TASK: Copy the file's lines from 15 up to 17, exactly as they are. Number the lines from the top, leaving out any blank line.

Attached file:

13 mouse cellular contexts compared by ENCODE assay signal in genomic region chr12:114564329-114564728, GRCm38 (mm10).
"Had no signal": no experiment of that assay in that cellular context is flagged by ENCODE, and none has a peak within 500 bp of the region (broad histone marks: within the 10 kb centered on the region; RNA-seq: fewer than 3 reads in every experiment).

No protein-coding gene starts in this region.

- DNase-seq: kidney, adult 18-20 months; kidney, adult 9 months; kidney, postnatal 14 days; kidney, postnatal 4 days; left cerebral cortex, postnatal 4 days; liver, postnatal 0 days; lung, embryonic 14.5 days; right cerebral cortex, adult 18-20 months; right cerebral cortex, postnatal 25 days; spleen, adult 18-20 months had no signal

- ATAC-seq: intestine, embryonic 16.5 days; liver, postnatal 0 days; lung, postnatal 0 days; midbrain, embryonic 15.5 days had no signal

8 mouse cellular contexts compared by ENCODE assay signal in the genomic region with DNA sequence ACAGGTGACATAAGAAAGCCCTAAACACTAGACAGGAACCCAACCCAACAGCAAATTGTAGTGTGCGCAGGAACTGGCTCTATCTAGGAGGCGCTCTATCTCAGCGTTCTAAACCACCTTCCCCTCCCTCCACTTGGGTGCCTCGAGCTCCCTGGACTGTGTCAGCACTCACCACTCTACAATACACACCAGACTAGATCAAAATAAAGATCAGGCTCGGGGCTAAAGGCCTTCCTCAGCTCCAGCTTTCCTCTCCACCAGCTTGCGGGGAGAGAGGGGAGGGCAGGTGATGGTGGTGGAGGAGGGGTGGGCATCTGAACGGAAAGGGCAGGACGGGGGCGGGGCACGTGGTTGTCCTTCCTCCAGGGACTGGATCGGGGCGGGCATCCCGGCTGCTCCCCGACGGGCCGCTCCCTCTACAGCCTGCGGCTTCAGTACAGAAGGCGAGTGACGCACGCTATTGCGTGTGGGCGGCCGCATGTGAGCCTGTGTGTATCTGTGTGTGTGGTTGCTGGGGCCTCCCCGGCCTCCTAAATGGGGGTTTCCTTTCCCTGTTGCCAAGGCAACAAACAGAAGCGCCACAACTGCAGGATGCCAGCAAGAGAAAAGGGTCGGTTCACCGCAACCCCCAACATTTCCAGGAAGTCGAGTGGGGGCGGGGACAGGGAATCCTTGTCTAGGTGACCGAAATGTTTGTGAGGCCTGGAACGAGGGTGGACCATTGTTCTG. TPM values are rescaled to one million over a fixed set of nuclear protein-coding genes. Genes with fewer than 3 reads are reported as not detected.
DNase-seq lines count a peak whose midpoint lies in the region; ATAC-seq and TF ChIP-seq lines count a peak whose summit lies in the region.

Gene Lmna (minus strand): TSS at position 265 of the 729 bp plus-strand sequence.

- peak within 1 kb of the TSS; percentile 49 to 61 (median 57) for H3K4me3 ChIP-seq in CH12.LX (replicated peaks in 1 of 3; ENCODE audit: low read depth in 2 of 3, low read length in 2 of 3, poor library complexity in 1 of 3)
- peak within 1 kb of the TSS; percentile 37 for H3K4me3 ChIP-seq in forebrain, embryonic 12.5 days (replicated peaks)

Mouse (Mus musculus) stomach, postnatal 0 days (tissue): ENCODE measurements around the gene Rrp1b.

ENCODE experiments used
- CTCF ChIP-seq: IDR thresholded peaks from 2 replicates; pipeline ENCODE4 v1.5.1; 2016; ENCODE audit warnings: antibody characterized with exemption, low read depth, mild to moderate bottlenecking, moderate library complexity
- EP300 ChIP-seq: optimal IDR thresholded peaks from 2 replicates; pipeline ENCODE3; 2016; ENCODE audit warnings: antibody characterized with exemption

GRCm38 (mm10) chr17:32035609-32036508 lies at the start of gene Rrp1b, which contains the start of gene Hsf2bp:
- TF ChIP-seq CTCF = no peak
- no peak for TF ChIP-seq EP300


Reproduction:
GRCm38 (mm10) chr17:32035609-32036508 lies at the start of gene Rrp1b, which contains the start of gene Hsf2bp:
- TF ChIP-seq CTCF = no peak
- no peak for TF ChIP-seq EP300